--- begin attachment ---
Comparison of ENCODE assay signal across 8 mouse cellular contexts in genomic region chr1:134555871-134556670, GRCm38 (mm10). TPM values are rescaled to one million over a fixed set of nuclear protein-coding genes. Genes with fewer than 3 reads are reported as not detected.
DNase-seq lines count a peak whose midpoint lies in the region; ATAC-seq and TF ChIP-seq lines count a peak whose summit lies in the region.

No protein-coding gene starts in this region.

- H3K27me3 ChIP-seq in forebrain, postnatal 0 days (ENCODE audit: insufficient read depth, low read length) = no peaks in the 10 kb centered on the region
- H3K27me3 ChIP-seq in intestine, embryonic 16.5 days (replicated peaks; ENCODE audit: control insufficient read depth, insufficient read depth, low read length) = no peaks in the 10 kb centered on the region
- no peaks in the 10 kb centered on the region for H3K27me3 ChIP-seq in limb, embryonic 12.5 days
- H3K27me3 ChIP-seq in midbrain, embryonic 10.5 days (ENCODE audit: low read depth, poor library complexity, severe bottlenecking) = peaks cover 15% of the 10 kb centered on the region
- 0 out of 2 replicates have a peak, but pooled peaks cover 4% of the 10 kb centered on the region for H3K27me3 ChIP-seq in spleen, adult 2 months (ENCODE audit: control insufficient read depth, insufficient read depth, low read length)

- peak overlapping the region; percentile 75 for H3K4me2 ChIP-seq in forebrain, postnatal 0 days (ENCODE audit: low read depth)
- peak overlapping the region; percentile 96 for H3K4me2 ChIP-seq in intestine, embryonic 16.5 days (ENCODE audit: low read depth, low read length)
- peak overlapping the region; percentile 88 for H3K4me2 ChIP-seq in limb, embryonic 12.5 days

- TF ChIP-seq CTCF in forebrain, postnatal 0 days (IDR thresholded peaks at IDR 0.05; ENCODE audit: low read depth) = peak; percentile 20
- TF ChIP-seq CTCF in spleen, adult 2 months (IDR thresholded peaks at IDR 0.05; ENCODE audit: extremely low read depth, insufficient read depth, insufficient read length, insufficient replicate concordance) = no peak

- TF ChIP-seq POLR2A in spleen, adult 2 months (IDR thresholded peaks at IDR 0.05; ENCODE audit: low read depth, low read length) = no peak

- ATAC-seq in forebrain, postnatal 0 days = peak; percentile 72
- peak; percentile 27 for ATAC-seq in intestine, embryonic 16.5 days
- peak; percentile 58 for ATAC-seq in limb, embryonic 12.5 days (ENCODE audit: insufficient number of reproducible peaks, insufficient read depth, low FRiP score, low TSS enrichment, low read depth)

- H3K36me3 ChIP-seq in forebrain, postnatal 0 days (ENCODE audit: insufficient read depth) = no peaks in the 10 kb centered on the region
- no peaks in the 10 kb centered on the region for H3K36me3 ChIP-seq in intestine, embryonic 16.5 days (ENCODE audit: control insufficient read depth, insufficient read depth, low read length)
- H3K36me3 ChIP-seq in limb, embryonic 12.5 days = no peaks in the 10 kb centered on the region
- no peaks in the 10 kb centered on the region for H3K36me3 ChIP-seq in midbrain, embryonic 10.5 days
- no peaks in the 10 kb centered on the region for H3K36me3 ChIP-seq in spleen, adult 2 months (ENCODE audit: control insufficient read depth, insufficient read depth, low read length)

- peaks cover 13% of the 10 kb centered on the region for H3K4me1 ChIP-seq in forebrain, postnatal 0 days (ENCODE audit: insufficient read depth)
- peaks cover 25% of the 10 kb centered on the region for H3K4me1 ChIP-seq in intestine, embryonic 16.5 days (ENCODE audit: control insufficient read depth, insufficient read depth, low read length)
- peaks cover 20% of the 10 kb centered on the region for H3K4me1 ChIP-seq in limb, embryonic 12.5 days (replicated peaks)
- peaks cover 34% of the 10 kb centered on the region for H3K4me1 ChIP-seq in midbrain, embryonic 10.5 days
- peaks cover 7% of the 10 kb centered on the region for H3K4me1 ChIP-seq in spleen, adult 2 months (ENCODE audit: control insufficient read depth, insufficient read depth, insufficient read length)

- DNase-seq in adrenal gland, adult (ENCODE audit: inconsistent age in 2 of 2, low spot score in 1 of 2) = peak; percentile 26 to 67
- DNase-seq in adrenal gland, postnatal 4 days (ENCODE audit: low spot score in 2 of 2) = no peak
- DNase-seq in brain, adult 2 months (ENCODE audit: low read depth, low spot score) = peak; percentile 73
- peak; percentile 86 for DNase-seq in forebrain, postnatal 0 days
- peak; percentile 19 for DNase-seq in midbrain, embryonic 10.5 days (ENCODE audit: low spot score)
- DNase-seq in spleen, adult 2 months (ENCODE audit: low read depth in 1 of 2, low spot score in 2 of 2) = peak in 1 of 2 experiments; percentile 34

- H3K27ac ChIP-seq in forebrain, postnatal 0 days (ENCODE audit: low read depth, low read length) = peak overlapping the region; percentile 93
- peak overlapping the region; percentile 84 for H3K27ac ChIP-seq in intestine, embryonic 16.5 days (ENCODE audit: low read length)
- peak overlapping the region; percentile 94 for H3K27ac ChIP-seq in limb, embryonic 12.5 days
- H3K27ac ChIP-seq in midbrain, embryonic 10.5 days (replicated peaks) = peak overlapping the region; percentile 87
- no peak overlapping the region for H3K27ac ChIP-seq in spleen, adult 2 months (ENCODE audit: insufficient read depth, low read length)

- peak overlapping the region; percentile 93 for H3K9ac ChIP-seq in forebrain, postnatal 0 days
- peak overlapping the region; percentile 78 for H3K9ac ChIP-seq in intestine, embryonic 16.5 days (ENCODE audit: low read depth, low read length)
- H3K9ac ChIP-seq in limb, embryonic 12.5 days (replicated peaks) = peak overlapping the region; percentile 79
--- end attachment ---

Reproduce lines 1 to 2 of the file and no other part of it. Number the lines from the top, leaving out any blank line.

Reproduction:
Comparison of ENCODE assay signal across 8 mouse cellular contexts in genomic region chr1:134555871-134556670, GRCm38 (mm10). TPM values are rescaled to one million over a fixed set of nuclear protein-coding genes. Genes with fewer than 3 reads are reported as not detected.
DNase-seq lines count a peak whose midpoint lies in the region; ATAC-seq and TF ChIP-seq lines count a peak whose summit lies in the region.